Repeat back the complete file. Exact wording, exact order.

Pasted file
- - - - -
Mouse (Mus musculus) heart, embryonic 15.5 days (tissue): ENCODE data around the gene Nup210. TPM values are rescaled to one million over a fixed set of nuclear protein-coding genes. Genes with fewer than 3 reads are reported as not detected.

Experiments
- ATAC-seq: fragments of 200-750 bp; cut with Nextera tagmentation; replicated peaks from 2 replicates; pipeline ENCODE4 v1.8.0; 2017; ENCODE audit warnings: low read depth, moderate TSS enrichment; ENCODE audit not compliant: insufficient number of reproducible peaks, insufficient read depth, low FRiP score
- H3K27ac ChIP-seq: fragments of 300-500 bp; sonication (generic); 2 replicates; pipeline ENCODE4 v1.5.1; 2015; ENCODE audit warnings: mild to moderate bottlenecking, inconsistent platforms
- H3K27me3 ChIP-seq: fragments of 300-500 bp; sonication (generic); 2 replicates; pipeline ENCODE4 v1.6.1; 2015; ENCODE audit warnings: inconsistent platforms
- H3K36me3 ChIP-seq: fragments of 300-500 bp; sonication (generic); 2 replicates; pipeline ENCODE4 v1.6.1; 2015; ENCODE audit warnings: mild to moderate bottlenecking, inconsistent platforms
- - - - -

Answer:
Mouse (Mus musculus) heart, embryonic 15.5 days (tissue): ENCODE data around the gene Nup210. TPM values are rescaled to one million over a fixed set of nuclear protein-coding genes. Genes with fewer than 3 reads are reported as not detected.

Experiments
- ATAC-seq: fragments of 200-750 bp; cut with Nextera tagmentation; replicated peaks from 2 replicates; pipeline ENCODE4 v1.8.0; 2017; ENCODE audit warnings: low read depth, moderate TSS enrichment; ENCODE audit not compliant: insufficient number of reproducible peaks, insufficient read depth, low FRiP score
- H3K27ac ChIP-seq: fragments of 300-500 bp; sonication (generic); 2 replicates; pipeline ENCODE4 v1.5.1; 2015; ENCODE audit warnings: mild to moderate bottlenecking, inconsistent platforms
- H3K27me3 ChIP-seq: fragments of 300-500 bp; sonication (generic); 2 replicates; pipeline ENCODE4 v1.6.1; 2015; ENCODE audit warnings: inconsistent platforms
- H3K36me3 ChIP-seq: fragments of 300-500 bp; sonication (generic); 2 replicates; pipeline ENCODE4 v1.6.1; 2015; ENCODE audit warnings: mild to moderate bottlenecking, inconsistent platforms